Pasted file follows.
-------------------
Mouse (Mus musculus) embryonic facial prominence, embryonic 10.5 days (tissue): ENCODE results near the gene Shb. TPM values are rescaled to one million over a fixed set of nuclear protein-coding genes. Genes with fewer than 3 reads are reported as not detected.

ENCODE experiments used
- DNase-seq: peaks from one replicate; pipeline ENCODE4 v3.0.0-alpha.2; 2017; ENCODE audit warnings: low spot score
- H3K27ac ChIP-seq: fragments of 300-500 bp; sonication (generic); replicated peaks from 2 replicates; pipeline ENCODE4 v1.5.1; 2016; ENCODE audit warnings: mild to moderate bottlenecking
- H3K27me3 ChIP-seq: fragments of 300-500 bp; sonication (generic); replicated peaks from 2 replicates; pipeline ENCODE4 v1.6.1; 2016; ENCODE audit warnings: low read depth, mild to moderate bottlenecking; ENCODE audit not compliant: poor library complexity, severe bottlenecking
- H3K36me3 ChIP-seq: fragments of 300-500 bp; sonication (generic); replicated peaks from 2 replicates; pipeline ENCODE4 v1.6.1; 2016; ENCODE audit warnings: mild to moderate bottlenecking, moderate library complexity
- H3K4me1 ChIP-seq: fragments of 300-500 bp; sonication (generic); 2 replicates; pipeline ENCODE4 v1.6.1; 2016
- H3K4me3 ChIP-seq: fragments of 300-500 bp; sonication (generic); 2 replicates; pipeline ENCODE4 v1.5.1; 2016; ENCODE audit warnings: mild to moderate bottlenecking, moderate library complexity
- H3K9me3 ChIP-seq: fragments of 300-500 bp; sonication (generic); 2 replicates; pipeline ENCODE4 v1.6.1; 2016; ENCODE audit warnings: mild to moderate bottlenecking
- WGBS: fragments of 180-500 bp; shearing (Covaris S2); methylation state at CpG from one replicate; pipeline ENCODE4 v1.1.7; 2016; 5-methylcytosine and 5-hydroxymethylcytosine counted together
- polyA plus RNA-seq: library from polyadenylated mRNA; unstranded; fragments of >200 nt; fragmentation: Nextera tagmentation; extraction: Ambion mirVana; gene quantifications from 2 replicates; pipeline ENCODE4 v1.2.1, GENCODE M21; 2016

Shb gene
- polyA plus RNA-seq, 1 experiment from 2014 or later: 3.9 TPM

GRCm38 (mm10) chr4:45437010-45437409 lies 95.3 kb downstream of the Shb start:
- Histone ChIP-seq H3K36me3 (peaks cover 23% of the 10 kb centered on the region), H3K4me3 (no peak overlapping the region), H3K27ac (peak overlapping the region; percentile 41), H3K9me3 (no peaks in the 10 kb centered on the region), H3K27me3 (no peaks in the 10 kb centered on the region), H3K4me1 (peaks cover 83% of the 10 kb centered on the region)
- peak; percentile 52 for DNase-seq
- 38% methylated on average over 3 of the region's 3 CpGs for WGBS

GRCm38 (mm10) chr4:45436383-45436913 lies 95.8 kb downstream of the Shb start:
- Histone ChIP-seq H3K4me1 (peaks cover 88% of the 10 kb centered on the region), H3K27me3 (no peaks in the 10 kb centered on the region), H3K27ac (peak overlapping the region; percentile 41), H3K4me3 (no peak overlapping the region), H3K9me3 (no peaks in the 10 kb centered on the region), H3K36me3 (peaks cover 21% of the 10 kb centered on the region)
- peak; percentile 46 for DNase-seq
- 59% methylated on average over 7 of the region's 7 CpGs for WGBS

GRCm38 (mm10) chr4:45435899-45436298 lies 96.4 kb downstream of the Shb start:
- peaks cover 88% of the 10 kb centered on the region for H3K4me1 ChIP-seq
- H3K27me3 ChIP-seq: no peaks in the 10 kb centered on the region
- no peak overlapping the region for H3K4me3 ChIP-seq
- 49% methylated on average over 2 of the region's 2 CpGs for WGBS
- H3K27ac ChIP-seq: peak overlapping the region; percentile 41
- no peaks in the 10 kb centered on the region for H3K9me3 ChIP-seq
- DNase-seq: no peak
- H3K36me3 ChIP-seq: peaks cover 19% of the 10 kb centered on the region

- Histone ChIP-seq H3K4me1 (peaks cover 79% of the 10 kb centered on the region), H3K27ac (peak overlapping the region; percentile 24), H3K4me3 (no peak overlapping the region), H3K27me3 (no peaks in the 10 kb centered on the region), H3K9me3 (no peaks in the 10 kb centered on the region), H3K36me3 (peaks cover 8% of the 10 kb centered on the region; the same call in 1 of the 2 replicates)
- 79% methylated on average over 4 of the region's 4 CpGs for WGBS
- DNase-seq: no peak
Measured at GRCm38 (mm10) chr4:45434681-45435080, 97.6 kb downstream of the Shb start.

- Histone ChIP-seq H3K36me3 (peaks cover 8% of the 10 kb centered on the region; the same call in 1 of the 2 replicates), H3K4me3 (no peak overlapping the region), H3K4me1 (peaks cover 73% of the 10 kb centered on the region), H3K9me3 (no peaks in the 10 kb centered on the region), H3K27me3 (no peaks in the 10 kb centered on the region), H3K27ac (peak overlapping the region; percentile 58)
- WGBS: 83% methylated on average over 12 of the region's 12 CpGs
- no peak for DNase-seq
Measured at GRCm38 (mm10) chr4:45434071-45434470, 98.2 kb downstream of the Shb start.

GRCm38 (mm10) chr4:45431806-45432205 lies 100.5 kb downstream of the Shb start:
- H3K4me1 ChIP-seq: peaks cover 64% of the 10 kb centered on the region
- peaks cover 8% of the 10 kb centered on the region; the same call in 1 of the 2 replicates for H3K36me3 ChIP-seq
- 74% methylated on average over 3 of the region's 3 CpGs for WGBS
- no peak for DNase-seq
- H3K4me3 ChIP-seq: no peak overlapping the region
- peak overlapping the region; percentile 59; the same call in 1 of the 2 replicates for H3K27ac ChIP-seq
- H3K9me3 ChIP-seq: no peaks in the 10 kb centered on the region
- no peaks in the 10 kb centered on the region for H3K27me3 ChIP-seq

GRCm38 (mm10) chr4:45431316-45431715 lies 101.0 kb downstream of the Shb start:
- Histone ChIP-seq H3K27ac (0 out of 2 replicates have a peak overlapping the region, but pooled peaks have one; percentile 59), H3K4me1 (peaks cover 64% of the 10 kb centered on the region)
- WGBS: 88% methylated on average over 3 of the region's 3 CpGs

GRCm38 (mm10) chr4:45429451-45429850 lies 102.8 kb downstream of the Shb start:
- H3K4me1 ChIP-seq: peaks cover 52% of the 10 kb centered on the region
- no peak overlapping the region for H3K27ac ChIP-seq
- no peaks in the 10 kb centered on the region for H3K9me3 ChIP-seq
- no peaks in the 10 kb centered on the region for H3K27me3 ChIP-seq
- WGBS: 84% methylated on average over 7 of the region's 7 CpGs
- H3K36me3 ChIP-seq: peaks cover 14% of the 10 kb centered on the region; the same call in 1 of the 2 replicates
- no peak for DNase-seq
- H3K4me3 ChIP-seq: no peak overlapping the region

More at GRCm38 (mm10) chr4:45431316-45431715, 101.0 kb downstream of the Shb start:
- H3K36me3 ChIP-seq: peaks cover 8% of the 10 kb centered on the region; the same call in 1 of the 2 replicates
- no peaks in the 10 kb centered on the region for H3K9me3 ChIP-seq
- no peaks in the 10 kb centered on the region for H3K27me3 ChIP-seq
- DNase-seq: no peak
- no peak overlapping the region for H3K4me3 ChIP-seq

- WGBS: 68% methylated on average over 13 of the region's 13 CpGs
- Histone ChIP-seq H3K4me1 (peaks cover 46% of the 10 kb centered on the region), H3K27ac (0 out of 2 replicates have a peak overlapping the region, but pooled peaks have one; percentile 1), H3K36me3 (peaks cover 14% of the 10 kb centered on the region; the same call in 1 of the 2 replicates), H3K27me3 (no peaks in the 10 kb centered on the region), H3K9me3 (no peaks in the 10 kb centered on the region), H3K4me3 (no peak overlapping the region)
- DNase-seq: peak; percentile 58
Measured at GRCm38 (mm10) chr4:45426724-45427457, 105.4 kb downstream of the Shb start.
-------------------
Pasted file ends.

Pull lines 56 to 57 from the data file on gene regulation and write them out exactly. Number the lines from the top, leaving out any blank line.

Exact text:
- WGBS: 84% methylated on average over 7 of the region's 7 CpGs
- H3K36me3 ChIP-seq: peaks cover 14% of the 10 kb centered on the region; the same call in 1 of the 2 replicates